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September 29, 2003
AG Suit Claims Company Misrepresented Machine's Diagnostic Capabilities

Updated – Scroll down for information on case resolution.

SEATTLE - Attorney General Christine Gregoire has filed a lawsuit against a self-proclaimed natural medicine practitioner for making unsubstantiated medical claims about the effectiveness of "electrodermal testing" to diagnose certain health conditions.

The AG's Office believes Monte Kline and Pacific Health Centers in Bellevue and Spokane have violated the Consumer Protection Act by misrepresenting Kline's credentials to offer medical advice to consumers; misrepresenting the diagnostic capabilities of the electrodermal testing device; and using that device in a manner that has not been approved by the federal Food and Drug Administration.

"The law protects consumers from being misled by so-called medical claims that are not supported by scientific proof of reliability," said Gregoire.

Kline claims "electro-dermal testing" can identify ailments such as allergies, nutrient deficiencies, "energetically weak organs," and certain viruses and toxicities in the body.

According to the complaint, the defendant states on his website that "electrodermal testing" compares to the "electronic measurements of Dr. McCoy of 'Star Trek' fame."

Kline heavily advertises his health center and its services on the Internet, radio broadcasts and seminars and makes claims he can help those suffering from adverse health conditions like high cholesterol, depression, hypertension, allergies, arthritis, immune deficiencies and osteoporosis. Kline, who has referred himself as Dr. Monte Kline in his radio shows, does not have a doctorate of medicine.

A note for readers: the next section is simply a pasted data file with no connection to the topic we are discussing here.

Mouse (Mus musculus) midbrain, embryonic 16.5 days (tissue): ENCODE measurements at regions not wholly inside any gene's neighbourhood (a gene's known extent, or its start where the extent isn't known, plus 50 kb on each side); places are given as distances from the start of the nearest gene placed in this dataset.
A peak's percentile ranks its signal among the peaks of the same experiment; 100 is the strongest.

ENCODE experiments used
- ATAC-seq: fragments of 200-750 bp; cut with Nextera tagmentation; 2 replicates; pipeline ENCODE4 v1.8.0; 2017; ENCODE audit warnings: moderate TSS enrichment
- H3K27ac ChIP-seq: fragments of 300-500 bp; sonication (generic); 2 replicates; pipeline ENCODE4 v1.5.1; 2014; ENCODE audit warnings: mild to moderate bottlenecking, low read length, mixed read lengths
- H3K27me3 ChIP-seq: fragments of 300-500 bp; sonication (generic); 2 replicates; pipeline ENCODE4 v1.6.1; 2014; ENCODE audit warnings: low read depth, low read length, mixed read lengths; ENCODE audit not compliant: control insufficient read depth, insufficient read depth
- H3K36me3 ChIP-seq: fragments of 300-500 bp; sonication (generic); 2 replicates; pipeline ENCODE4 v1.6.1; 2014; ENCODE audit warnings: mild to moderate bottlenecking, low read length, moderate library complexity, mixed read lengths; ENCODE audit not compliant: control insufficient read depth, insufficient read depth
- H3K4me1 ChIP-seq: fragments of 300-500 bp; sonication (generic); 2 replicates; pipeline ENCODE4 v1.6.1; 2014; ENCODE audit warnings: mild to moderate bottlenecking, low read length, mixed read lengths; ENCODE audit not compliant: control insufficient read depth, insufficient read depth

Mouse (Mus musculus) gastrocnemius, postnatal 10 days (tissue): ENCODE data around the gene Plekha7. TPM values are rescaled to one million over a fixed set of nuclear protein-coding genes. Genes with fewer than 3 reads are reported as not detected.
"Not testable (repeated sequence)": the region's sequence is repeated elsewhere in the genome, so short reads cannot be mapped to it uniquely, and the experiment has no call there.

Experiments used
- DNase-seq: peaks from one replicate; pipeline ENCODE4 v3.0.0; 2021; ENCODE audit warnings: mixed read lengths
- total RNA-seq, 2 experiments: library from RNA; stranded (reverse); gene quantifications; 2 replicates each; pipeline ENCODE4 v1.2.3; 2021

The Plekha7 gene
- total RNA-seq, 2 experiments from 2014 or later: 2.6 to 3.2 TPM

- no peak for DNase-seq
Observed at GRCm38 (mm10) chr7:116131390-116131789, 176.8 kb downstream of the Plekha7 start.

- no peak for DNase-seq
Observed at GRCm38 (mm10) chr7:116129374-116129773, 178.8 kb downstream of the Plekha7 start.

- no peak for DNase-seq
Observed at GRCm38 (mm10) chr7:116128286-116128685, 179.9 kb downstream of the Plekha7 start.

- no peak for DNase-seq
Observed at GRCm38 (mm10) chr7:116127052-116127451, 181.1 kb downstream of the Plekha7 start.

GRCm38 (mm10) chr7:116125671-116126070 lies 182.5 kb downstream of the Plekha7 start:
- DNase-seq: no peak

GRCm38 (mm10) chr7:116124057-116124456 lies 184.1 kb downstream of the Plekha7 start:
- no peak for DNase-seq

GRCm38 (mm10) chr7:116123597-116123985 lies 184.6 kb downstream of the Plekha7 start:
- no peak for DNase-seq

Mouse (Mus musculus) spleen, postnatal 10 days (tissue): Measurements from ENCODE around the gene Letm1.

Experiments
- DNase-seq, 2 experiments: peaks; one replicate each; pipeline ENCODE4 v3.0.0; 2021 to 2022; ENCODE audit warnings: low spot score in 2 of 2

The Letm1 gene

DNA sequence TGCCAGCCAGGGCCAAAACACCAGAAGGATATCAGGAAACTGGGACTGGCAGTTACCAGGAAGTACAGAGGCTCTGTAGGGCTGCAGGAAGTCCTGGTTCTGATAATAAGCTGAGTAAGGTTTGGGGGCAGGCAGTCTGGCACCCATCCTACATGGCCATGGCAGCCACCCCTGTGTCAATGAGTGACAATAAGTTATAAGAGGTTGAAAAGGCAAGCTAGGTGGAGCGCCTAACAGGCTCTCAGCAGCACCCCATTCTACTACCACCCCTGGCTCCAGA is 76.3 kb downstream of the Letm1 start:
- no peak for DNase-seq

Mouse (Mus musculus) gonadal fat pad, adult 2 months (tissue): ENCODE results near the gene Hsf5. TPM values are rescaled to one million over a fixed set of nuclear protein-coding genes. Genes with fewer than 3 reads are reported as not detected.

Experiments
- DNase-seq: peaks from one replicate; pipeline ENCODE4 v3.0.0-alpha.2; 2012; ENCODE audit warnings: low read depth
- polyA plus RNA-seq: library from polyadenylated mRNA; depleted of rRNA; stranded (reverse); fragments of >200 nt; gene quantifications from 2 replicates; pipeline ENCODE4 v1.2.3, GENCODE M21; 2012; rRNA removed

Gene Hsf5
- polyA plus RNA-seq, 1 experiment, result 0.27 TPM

In addition to the "electrodermal testing," Kline also offers a treatment regimen that involves individualized diets based on the test results. The regimen includes health supplement products that he also sells.

Gregoire believes Pacific Health Center has administered this test to at least 3,000 consumers over the past two years. The Consumer Protection Act authorizes a penalty of up to $2,000 per violation. The state is asking the court to order Pacific Health Center to discontinue "electrodermal testing," as well as provide consumer restitution, and pay civil penalties and attorney's costs and fees.

Update: Case Resolution Information:

  • In September 2005, a King County Superior Court judge ordered Pacific Health Center in Bellevue and its president, Monte Kline, to pay $1 million in civil penalties for violating the Consumer Protection Act by engaging in the practices of medicine, acupuncture and naturopathy without a license. In addition to the civil penalties, Kline and Pacific Health Center were ordered to pay more than $700,000 in restitution for consumers and attorney's fees. The court order further prohibited Pacific Health Center and Kline from representing that they practice any form of medicine or other licensed health care, but did not prohibit them from providing nutritional advice.
  • Pacific Health Center and Kline appealed the case. In September 2006, the Washington Court of Appeals upheld the finding that use of the electrodermal testing machine constituted the unauthorized practice of medicine, naturopathy and acupuncture. However, the court also reversed the lower court’s finding that this violated the Consumer Protection Act, lifted the requirement that the defendants pay civil penalties, restitution and attorneys’ fees and ordered the state to pay the defendant's attorneys fees.
  • Kline is no longer doing in business in Washington state. The Attorney General’s Office believes Pacific Health Center administered its “electrodermal testing” to at least 5,000 consumers.


Media Contact: Kristin Alexander, Seattle Media Relations Manager, (206) 464-6432

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